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Eating on Super Bowl Sunday

With the USDA naming Super Bowl Sunday the second highest food consumption day of the year -- after Thanksgiving -- plenty of people this Super Bowl week were hawking messages about the dangers of -- and alternatives to -- gluttony.

Jared Fogle, the Subway Guy, has a few recommendations.

“We’re trying to encourage people to do things in moderation,” said Fogle, who was making the Super Bowl rounds this week to promote Subway’s “Footlong Nation Appreciation” to reward the public for making Subway’s footlong subs so popular. “People have New Year’s resolutions they stick to in January, but on Super Bowl Sunday, people easily fall off the wagon.”

Fogel suggested Subway’s fruit and vegetable trays or its eight sandwiches with fewer than 6 grams of fat, including his personal favorite, sweet onion chicken teriyaki. Fogle still eats Subway sandwiches two to three times a week.

The Footlong Nation Appreciation website went live Thursday at, where the public has the opportunity to win a year's worth of footlongs. The public can also vote for its favorite footlongs -- the community that casts the most votes will win 500 sandwiches for a local food bank.

Fogle, 32, will also be at Sunday’s game at Sun Life Stadium, just as he was in 2007 to root on his hometown Indianapolis Colts. “I know stadium food is not always the healthiest either. I’ll probably end up eating before I go to the game. I may even eat a Subway sandwich.”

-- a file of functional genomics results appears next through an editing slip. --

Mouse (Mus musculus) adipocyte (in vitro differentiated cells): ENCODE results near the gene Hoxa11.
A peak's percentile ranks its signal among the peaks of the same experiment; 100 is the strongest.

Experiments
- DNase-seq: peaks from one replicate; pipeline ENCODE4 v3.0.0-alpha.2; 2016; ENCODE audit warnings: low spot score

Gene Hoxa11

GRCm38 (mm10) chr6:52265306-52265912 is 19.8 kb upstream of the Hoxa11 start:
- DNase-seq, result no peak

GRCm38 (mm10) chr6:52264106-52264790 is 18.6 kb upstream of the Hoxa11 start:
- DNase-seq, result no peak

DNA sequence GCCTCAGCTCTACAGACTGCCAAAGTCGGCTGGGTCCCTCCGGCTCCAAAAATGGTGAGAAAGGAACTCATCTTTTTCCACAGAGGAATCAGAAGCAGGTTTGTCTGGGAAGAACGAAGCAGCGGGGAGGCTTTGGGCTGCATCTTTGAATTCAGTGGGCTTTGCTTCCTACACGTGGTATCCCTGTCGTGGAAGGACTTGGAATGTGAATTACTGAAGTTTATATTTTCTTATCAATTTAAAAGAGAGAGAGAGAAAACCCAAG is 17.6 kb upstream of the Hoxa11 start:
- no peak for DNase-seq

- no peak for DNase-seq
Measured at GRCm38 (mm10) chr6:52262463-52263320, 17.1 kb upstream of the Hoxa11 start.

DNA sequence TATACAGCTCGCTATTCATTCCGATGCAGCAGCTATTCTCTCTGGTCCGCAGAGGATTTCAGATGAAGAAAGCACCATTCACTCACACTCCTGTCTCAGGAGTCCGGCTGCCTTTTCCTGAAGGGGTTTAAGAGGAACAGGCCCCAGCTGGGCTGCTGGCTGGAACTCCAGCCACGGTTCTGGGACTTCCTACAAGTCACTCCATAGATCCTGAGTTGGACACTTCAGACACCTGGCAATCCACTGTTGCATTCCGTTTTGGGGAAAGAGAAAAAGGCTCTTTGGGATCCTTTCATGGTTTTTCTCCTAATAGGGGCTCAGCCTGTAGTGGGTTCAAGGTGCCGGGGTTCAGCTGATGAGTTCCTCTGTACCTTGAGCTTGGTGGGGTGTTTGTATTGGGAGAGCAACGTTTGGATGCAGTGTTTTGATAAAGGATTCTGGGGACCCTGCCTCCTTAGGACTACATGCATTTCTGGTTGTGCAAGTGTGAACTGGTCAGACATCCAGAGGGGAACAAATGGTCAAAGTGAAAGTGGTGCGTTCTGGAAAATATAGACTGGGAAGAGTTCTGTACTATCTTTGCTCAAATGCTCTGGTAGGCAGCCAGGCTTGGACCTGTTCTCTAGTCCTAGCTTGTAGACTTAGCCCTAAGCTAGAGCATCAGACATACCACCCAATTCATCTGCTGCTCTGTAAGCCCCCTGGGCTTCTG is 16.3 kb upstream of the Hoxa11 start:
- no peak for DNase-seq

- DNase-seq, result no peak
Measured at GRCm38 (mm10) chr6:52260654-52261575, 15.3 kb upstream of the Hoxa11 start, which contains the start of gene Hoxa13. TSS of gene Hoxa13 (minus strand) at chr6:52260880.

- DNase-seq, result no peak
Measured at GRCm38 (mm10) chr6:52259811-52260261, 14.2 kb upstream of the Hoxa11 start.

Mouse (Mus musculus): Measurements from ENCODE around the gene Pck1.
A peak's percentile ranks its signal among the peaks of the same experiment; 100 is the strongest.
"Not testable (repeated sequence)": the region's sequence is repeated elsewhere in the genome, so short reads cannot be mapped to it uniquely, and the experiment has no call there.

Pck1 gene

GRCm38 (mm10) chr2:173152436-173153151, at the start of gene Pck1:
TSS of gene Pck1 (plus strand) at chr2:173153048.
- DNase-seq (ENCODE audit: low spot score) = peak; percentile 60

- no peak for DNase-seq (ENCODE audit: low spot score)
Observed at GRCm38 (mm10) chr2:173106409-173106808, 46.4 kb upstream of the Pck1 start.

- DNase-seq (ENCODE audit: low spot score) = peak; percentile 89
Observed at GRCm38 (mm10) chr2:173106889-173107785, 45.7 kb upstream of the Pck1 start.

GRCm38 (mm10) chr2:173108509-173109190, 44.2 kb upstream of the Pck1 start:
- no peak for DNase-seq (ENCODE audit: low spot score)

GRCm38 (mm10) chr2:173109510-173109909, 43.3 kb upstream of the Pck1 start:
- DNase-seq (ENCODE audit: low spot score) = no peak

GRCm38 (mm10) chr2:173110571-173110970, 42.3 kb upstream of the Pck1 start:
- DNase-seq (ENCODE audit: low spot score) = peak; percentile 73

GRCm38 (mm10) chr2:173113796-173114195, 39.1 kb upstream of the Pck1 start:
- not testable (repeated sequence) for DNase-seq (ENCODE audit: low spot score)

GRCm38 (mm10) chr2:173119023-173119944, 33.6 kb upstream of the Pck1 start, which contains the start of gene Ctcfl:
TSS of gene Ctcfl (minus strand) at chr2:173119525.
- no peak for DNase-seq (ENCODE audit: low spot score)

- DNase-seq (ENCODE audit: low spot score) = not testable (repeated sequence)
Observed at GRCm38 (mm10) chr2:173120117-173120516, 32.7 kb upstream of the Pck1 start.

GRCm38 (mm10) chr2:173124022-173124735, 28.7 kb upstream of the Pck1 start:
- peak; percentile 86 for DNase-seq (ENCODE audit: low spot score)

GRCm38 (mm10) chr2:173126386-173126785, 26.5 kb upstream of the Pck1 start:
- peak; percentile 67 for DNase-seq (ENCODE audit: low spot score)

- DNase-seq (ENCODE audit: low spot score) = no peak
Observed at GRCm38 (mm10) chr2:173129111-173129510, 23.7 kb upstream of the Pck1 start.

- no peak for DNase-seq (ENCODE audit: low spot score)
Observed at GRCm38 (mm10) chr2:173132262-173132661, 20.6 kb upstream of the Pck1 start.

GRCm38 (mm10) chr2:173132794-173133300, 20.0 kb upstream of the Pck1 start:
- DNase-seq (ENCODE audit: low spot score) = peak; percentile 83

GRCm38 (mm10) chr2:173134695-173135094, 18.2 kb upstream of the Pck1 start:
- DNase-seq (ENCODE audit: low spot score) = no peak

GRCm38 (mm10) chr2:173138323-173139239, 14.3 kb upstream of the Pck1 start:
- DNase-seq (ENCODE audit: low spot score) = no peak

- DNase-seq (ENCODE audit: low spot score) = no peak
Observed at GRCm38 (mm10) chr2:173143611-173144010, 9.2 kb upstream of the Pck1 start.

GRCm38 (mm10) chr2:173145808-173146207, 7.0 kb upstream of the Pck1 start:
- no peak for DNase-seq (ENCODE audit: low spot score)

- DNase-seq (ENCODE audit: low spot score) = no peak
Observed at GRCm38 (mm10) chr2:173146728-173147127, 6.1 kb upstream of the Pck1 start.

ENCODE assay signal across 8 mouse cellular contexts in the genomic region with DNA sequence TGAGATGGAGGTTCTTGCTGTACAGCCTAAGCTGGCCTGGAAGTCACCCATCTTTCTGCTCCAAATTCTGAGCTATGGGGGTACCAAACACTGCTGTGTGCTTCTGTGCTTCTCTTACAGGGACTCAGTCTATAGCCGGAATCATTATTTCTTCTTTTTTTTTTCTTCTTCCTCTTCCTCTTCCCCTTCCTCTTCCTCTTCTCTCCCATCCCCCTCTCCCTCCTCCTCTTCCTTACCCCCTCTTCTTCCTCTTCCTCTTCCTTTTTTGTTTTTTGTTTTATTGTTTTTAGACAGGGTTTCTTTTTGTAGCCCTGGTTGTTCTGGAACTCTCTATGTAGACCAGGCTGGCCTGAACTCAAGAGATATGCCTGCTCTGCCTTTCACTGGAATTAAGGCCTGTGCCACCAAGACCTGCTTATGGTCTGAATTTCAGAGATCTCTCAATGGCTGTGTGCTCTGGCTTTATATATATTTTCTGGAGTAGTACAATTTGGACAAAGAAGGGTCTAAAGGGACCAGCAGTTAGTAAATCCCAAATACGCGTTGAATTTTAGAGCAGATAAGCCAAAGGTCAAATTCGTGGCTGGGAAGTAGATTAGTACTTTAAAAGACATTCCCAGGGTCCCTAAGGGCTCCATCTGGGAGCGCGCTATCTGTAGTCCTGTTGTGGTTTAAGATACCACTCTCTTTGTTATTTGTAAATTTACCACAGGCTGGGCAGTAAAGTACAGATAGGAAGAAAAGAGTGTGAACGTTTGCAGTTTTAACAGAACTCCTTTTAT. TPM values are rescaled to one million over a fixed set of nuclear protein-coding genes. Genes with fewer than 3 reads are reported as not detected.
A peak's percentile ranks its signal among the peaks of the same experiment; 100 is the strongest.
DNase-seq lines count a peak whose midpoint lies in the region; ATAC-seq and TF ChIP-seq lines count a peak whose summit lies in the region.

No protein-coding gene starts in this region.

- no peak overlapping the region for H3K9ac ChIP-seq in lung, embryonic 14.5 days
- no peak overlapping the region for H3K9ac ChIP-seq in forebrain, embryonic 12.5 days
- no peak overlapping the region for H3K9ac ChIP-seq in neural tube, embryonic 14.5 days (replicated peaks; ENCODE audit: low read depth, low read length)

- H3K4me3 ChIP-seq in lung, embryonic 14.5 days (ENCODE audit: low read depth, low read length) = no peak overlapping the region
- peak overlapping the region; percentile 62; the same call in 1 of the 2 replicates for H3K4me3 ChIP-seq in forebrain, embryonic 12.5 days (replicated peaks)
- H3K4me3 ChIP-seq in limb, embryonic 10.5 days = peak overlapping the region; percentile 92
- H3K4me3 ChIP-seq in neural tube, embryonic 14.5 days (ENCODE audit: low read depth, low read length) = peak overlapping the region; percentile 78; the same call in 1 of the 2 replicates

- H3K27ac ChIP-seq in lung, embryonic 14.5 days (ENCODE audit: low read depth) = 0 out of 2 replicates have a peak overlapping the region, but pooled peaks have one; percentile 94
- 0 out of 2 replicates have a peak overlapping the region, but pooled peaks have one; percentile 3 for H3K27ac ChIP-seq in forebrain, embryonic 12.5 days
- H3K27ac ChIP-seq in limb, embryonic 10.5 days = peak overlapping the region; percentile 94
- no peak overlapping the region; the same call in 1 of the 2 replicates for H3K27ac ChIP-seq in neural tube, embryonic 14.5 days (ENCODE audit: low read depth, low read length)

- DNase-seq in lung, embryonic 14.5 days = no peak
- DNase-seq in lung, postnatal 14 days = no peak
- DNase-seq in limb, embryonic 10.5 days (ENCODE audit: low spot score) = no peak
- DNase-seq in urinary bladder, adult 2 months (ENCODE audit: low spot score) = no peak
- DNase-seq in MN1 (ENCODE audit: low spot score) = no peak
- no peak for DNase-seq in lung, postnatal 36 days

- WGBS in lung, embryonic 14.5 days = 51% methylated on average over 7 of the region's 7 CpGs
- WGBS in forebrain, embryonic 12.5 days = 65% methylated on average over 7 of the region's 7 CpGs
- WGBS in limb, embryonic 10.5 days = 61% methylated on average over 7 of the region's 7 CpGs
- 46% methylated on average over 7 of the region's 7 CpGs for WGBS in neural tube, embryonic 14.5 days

Meanwhile, the Physicians Committee for Responsible Medicine has been lobbying CBS to air the non-profit organization’s PSA about the heart attack risk of game day gorging. Watch the ad here.

“ As the nation’s most talented athletes compete on the field, fast-food companies are working overtime to make sure fans at home are overindulging in buffalo wings, pepperoni pizza, and other high-fat fare. The NFL encourages these unhealthy eating habits by running Web ads for KFC hot wings and by pushing high-fat foods in the Taste of the NFL recipe archive,” Susan Levin, PCRM director of nutrition education, wrote in a letter to NFL Commissioner Roger Goodell and CBS President Les Moonves.

Levin cited a 2008 New England Journal of Medicine story showing the number of heart attacks doubled in a major city during a big sporting event. She also wrote, “High-fat tailgating fare will cause an average fan’s triglycerides (a measure of fat in your bloodstream) to increase 60 percent by halftime and 150 percent before the evening is over. By the end of the game, blood flow to the heart can decrease by more than half.”

And the organization put out a report listing the details of five Super Bowl foods: Quiznos Tuna Melt (1,793 calories, 28 grams of saturated fat); two slices of Papa John’s The Meats Pan Crust Pizza (920 calories, 56 grams of fat); Muffuletta Potato Skins (601 calories, 26 grams of fat); KFC’s Honey BBQ Hot Wings (590 calories, 35 grams of fat); and Papa John’s Cheesesticks and garlic dipping sauce – four sticks (520 calories, 33 grams of fat).

Categories: NFL (178)

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About the author
CRAIG DAVIS In more than 33 years at the Sun Sentinel, Craig Davis has written about a wide variety of sports topics from baseball to yachting, fishing to triathlons, and also worked as a copy editor and page designer. Recently he reported on local sports, including running, swimming, cycling, equestrian and beach volleyball. He enjoys sports as a participant as well as a spectator, is active in the South Florida running scene plays in the curling club at Saveology Iceplex. This blog offers a glimpse at the business side of sports in the interest of enhancing enjoyment of the games and sporting options as a spectator as well as a participant.
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